So we continued onwards, eventually winding up standing right outside Hannover’s extremely picturesque town hall, an old building that seems to have been one of the few to escape the destruction of the Second World War. With the weather – which seemed to be always bordering on freezing – apparently worsening, we decided to head inside and check out what was going on.
This I have to say – if you’re stuck in Hannover and not sure what to do for an hour or two, without doubt a trip to the town hall is well worth it. The place is all very ‘grand’, but more than that, it’s all completely open – if you don’t mind doing a bit of exploring by yourself. In our case, we wandered inside, looked around the displays of Hannover through the ages that they have filling the central atrium, and after that, we wandered up the grand central staircase and took in the rest of the building. To be honest, we could have stayed a few hours here just wandering around but decided to carry on and wound up at the entrance to the ‘lookout’. For a small amount (â‚¬2.50 if I remember correctly), you can go right up to the top of the building and look out across Hannover. Admittedly, I’ve done so many ‘observation’ attractions like the CN tower in Toronto and so on, that I wasn’t really excited in any way, but we decided considering the bargain price that it was, to go for it.
First things first, if you’re doing it yourself – go on a quiet day. A Tuesday afternoon should do the trick. Because as we’d come to discover, the first elevator we took actually brings you to more of a queuing area, where we queued for upwards of 40 minutes, with the rain lightly beating down on us. The reason of course, is that being such an old building and having originally been more than likely not designed to accommodate an elevator of any sort, the lift that they do have to bring you the rest of the way takes no more than 6 people, which is basically one healthy-sized family or tour group.
The lift itself however, deserves a special mention. While we didn’t initially note its ‘special feature’, it actually has a glass bottom and top, so you can either look up at how much of the journey is left to go, or you can look down and see how far you’d probably fall were the glass to crack and disintegrate beneath your feet all of a sudden. Not only that, but it also has a slightly disorientating tilt to it; I presume because the lift has been added retrospectively to the building, the only place it could be added was inside a narrow, off-vertical chimney shaft. So, when you start off in the journey, the whole lift is sort of tilting strangely in the direction of the entrance, making you feel like you might fall back out of it again until the doors close. Then, as the journey progresses, it starts to shift the other way, so that by the end of the journey, you quite literally fall out of the lift when the doors on the opposite side open. Quite bizarre.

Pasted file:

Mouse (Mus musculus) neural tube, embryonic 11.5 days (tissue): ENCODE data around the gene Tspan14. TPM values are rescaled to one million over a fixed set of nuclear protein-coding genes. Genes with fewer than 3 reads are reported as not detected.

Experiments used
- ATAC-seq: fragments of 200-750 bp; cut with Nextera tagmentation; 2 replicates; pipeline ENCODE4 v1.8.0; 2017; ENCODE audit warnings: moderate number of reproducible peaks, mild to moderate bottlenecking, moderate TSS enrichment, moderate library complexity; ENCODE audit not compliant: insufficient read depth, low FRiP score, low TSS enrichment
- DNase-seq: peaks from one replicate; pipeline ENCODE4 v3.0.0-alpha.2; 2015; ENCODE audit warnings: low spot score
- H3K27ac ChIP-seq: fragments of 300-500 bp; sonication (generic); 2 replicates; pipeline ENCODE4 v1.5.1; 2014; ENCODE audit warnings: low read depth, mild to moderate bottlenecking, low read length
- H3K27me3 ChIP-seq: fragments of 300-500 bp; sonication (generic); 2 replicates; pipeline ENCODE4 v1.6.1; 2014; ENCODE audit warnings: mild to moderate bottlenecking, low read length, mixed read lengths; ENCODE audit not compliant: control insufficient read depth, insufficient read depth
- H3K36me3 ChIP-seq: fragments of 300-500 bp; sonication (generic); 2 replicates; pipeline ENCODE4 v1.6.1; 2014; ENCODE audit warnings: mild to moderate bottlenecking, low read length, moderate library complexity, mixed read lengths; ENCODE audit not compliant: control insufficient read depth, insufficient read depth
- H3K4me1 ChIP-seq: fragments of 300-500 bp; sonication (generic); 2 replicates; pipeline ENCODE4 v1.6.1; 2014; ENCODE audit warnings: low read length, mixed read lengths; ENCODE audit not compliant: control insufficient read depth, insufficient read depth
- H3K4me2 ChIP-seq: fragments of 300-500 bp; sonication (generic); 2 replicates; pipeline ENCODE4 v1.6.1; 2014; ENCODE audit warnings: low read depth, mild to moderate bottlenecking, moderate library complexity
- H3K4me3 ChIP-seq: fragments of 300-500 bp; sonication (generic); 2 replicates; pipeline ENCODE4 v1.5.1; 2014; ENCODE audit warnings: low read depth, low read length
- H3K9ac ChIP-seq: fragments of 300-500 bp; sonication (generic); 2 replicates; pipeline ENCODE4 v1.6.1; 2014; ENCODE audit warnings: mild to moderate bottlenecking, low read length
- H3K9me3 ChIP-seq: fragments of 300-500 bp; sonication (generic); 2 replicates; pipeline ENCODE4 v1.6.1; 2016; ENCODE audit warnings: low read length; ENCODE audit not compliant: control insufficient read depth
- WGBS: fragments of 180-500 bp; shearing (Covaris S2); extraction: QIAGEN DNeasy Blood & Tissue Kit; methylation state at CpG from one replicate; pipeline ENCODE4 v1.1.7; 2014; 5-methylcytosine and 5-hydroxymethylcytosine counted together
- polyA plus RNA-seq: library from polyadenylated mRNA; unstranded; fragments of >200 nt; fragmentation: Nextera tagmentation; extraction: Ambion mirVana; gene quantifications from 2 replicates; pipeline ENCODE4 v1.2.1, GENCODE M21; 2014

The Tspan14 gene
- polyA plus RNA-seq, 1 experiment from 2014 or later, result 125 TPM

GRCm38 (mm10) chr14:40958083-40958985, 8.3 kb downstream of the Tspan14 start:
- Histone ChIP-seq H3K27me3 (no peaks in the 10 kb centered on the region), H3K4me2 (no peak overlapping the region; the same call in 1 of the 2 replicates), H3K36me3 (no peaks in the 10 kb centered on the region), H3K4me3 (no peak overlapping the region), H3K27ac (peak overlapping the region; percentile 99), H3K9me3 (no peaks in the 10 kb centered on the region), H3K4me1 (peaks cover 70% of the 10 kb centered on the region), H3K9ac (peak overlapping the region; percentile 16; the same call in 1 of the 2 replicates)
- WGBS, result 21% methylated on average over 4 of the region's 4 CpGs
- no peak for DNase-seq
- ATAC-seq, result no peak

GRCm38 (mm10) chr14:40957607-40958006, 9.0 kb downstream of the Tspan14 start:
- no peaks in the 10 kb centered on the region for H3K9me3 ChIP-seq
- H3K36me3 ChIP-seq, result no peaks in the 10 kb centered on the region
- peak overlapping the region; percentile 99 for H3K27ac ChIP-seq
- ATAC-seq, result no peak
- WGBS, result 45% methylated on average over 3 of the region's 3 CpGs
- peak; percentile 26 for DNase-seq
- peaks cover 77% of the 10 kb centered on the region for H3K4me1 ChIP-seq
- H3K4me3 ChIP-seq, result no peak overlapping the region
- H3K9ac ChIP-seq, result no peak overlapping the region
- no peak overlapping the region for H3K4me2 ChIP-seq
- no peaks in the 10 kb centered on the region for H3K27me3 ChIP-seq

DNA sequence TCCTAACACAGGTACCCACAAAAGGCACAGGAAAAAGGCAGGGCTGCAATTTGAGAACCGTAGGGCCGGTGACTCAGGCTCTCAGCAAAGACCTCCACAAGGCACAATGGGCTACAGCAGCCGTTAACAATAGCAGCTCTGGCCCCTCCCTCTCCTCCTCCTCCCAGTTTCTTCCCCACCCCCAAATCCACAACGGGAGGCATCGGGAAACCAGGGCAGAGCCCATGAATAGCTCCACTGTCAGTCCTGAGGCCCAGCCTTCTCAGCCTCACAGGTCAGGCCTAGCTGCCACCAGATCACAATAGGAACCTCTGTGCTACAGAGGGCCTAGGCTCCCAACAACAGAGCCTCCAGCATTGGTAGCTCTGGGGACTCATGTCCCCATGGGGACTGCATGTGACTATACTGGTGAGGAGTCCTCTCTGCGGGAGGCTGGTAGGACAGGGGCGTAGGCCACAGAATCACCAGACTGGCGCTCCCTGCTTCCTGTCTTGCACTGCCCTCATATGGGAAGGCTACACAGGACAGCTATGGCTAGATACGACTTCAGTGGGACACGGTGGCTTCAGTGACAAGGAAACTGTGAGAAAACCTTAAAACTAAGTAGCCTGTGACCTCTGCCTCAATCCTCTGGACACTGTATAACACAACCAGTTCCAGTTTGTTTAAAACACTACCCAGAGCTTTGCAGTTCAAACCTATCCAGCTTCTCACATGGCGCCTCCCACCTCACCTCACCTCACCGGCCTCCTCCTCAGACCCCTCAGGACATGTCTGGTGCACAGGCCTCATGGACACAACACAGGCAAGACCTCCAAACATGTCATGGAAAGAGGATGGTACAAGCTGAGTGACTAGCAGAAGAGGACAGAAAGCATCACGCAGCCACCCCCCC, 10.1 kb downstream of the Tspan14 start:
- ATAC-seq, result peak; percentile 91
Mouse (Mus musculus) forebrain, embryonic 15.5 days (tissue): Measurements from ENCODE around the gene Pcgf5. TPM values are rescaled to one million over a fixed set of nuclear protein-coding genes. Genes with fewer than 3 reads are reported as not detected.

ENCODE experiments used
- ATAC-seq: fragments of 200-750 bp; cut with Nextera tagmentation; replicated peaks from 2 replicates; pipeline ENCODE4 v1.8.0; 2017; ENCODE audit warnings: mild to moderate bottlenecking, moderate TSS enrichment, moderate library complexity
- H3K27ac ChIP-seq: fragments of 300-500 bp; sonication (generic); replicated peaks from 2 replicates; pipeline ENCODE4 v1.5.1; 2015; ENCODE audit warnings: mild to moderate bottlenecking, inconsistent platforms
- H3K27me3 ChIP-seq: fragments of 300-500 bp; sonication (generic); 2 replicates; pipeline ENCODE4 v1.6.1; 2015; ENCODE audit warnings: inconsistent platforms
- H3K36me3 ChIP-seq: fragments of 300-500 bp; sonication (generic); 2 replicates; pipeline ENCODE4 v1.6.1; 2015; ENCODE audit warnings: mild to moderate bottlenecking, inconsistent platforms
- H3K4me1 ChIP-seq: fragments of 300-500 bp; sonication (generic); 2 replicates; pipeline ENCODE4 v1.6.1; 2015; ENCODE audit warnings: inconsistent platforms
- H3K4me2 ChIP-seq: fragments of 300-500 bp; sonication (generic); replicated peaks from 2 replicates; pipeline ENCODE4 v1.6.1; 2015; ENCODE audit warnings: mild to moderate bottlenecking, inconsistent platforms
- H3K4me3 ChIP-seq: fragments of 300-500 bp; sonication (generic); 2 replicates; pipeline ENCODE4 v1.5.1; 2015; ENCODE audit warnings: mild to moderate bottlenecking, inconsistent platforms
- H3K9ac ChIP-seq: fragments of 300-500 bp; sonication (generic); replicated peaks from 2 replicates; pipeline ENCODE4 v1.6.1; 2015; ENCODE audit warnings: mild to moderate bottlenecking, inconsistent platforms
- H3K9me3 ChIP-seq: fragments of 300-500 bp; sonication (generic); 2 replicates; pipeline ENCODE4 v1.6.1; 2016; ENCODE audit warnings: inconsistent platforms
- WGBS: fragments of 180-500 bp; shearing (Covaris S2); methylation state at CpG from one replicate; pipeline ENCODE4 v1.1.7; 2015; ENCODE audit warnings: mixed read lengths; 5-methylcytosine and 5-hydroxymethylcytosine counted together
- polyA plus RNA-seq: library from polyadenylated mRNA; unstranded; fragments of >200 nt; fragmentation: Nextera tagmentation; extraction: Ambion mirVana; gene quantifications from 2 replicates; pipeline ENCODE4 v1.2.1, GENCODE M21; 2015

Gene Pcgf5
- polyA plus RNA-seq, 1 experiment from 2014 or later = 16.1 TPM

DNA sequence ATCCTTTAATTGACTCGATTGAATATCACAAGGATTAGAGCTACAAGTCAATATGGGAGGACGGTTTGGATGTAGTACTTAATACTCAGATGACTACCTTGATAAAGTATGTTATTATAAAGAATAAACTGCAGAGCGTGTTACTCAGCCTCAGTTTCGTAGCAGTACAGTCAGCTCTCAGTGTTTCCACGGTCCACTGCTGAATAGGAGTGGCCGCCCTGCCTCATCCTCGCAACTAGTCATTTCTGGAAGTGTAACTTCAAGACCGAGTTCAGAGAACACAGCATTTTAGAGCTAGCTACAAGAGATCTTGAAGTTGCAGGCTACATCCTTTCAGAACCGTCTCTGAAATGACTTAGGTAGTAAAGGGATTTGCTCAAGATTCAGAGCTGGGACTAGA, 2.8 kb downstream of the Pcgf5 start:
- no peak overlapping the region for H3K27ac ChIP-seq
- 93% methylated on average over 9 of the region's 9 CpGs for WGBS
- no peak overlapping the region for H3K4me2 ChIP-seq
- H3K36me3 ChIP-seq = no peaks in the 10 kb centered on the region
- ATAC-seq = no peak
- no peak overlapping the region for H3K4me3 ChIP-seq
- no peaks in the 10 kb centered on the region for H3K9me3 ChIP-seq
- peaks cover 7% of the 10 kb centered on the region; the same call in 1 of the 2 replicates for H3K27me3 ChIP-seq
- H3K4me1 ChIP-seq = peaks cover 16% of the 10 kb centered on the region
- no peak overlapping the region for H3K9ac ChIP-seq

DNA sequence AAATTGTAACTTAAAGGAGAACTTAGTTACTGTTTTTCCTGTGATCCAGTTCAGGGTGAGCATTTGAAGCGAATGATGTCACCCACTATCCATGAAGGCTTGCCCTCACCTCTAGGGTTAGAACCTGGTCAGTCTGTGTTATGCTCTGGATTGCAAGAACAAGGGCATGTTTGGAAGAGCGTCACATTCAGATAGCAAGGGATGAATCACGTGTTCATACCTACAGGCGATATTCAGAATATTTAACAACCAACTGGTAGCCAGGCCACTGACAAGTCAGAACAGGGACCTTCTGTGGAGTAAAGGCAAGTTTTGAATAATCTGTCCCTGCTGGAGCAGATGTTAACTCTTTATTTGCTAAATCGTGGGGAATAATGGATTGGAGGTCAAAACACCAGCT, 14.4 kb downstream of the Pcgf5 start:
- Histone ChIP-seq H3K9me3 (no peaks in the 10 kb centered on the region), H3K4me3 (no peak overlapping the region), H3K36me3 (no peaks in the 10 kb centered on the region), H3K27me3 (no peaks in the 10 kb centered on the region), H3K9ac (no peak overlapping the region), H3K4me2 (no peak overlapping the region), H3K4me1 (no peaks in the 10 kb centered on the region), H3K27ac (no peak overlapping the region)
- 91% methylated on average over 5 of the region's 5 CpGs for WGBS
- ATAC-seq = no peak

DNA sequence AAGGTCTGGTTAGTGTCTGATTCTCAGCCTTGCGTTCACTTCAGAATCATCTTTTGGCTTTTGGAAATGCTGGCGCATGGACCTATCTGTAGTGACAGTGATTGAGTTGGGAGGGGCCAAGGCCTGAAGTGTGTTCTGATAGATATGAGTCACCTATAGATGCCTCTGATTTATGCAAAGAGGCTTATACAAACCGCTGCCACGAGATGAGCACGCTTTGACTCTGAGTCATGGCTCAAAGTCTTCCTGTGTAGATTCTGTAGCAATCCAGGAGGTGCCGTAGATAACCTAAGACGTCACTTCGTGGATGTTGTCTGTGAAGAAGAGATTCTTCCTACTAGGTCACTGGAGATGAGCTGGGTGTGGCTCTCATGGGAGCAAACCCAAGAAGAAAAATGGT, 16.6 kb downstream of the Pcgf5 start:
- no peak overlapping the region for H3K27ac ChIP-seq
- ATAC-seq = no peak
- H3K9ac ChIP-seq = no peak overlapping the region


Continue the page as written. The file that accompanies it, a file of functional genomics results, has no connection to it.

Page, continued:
By now it was really a very cold day, and the thought of ascending all the steps to the very top of the tower, when you could feel the wind rushing through the place, wasn’t a very exciting proposition. The view though, was something spectacular – one of the things that’s annoyed me so much about observation towers in the past has always been how it doesn’t feel very ‘real’ because of the windows and/or fencing and/or construction supports in the way. Here however, you can stand right outside the tower, facing into the wind and looking down on all of Hannover if you so wish. Even though the sky was grey and the whole place looked a little sad, the view was unbelievable and it was definitely worth the paltry â‚¬2.50.
Getting back down from the tower was, unfortunately, also a slow process because of the queue of the same people we’d been waiting behind to get up in the first place, now standing in front of us once again to return back to terra firma. The red line from there sort of degraded a little we felt, taking us back to the main railway station quite shortly afterwards.
After a busy day’s touring, we spend the evening at a Greek restaurant, which was delicious, before repairing back to the Ibis for a bedtime beer. Something which had been puzzling us during our stay with the Ibis was the bathroom however – the building was quite old, and I presumed by looking around that it wasn’t part of a giant ‘prefab’ construction. But the bathroom had the strangest pod-like qualities to it – firstly, it was shaped like a quarter of a circle; then, compared to the bedroom which was all very solid and well-built, the bathroom was strangely very modern and of a mostly plastic construction. Think of an airplane toilet and you have the idea (or see the picture, right). I know it’s worrying, but we must have easily spent an hour or more wondering had the toilet only been added lately or why it looked so out of place (even though it was perfectly fine). In fact, I’m still wondering – thoughts on a postcard please.
Sunday though, meant it was time for us to return back to Frankfurt for another week of hard work – before we get to plan our next escape!